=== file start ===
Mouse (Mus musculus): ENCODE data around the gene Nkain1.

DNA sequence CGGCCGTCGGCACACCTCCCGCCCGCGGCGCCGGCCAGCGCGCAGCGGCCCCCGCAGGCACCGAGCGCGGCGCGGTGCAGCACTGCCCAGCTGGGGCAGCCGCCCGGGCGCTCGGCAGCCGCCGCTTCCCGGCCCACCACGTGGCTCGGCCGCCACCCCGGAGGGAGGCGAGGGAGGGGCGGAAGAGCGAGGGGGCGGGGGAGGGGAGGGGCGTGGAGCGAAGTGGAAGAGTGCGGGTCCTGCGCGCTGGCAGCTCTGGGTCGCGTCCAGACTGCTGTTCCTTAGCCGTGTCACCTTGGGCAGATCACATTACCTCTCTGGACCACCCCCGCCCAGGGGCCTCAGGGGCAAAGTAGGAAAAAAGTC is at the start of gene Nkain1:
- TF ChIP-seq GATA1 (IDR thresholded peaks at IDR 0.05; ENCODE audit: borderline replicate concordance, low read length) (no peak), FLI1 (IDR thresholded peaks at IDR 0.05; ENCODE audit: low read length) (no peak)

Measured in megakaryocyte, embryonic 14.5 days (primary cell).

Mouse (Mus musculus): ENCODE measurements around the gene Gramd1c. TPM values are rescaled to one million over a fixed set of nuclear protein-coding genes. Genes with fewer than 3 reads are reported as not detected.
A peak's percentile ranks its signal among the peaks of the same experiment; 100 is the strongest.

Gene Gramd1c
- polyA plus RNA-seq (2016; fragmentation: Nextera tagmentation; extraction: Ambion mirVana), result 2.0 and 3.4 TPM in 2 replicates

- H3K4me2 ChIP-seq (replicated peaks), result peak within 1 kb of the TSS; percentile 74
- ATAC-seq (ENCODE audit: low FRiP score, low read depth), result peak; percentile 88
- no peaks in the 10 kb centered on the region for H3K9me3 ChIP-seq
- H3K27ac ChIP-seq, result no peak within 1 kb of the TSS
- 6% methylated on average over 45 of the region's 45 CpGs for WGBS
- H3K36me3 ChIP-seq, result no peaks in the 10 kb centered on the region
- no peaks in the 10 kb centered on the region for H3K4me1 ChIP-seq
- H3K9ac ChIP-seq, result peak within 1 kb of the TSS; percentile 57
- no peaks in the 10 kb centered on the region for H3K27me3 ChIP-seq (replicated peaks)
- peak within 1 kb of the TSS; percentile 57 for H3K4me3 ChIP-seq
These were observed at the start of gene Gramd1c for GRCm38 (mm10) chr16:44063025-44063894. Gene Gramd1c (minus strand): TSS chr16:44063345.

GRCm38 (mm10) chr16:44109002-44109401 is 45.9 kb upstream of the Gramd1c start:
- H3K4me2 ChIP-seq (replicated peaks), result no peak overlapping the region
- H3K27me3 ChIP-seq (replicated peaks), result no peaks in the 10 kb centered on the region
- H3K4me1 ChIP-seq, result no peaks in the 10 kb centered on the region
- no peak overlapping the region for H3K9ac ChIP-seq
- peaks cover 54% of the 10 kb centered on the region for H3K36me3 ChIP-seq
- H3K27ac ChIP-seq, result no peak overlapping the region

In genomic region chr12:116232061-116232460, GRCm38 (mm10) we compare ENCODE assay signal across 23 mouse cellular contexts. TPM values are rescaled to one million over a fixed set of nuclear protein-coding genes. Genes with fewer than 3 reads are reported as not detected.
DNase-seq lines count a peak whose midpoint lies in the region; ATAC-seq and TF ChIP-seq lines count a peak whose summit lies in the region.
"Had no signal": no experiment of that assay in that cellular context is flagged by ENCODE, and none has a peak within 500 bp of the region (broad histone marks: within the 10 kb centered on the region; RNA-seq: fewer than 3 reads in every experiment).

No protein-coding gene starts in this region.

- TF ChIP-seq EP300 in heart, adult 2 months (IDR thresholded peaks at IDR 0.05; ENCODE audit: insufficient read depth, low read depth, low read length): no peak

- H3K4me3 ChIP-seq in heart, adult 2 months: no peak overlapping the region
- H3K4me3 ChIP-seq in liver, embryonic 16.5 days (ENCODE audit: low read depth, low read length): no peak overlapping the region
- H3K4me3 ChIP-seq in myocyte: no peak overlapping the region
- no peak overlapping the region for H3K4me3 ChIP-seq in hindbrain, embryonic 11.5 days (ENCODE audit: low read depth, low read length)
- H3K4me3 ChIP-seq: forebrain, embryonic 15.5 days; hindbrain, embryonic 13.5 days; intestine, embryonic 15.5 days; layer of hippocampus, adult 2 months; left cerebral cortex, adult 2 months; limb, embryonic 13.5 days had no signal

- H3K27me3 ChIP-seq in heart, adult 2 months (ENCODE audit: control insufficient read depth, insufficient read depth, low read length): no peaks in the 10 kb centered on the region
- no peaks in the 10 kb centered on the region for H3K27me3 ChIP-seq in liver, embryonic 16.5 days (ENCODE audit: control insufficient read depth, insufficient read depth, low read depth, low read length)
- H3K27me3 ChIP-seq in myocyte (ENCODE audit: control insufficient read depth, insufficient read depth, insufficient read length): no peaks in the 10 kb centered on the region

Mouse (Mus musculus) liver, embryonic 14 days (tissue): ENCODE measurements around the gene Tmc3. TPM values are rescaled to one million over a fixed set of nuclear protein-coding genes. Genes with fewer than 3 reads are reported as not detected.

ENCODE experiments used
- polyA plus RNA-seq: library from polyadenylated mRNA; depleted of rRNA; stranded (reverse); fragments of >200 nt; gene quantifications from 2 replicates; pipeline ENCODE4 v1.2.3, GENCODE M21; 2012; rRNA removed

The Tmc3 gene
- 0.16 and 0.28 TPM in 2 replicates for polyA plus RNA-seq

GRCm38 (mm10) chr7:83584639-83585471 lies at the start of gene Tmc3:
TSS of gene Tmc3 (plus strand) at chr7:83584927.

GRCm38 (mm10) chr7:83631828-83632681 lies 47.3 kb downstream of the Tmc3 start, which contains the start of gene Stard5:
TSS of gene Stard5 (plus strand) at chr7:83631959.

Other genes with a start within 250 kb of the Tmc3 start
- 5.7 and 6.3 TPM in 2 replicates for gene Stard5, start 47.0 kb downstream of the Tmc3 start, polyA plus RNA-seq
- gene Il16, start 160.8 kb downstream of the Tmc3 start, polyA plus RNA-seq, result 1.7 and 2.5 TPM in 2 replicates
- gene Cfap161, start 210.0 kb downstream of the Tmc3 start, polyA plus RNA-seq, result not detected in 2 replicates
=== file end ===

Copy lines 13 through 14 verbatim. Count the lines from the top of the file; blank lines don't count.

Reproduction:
- 6% methylated on average over 45 of the region's 45 CpGs for WGBS
- H3K36me3 ChIP-seq, result no peaks in the 10 kb centered on the region